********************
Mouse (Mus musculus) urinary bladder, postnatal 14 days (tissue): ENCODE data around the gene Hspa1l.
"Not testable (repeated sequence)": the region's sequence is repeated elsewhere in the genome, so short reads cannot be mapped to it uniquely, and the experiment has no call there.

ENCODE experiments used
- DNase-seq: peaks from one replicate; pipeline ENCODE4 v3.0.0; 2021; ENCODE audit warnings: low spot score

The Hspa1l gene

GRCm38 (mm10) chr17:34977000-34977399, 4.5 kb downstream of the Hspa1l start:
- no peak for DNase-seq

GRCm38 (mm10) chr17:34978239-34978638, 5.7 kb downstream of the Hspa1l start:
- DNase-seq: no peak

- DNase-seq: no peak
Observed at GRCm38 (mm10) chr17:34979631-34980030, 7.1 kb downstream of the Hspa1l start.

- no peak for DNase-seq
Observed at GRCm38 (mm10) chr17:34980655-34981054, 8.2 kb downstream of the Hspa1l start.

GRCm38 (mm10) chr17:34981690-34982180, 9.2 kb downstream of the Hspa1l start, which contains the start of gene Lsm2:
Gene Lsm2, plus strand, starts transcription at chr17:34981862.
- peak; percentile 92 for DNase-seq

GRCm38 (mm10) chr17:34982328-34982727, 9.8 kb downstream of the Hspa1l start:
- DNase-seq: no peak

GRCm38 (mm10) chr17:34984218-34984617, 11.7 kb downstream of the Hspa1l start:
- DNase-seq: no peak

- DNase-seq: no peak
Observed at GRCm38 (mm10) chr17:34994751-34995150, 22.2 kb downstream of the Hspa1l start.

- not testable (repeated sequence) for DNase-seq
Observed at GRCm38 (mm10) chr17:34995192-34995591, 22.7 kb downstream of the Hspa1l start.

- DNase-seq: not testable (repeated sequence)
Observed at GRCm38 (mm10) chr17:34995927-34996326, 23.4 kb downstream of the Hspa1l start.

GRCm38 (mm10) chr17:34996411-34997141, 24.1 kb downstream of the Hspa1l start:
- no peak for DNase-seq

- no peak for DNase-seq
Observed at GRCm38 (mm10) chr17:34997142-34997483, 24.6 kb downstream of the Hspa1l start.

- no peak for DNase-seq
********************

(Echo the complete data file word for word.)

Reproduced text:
Mouse (Mus musculus) urinary bladder, postnatal 14 days (tissue): ENCODE data around the gene Hspa1l.
"Not testable (repeated sequence)": the region's sequence is repeated elsewhere in the genome, so short reads cannot be mapped to it uniquely, and the experiment has no call there.

ENCODE experiments used
- DNase-seq: peaks from one replicate; pipeline ENCODE4 v3.0.0; 2021; ENCODE audit warnings: low spot score

The Hspa1l gene

GRCm38 (mm10) chr17:34977000-34977399, 4.5 kb downstream of the Hspa1l start:
- no peak for DNase-seq

GRCm38 (mm10) chr17:34978239-34978638, 5.7 kb downstream of the Hspa1l start:
- DNase-seq: no peak

- DNase-seq: no peak
Observed at GRCm38 (mm10) chr17:34979631-34980030, 7.1 kb downstream of the Hspa1l start.

- no peak for DNase-seq
Observed at GRCm38 (mm10) chr17:34980655-34981054, 8.2 kb downstream of the Hspa1l start.

GRCm38 (mm10) chr17:34981690-34982180, 9.2 kb downstream of the Hspa1l start, which contains the start of gene Lsm2:
Gene Lsm2, plus strand, starts transcription at chr17:34981862.
- peak; percentile 92 for DNase-seq

GRCm38 (mm10) chr17:34982328-34982727, 9.8 kb downstream of the Hspa1l start:
- DNase-seq: no peak

GRCm38 (mm10) chr17:34984218-34984617, 11.7 kb downstream of the Hspa1l start:
- DNase-seq: no peak

- DNase-seq: no peak
Observed at GRCm38 (mm10) chr17:34994751-34995150, 22.2 kb downstream of the Hspa1l start.

- not testable (repeated sequence) for DNase-seq
Observed at GRCm38 (mm10) chr17:34995192-34995591, 22.7 kb downstream of the Hspa1l start.

- DNase-seq: not testable (repeated sequence)
Observed at GRCm38 (mm10) chr17:34995927-34996326, 23.4 kb downstream of the Hspa1l start.

GRCm38 (mm10) chr17:34996411-34997141, 24.1 kb downstream of the Hspa1l start:
- no peak for DNase-seq

- no peak for DNase-seq
Observed at GRCm38 (mm10) chr17:34997142-34997483, 24.6 kb downstream of the Hspa1l start.

- no peak for DNase-seq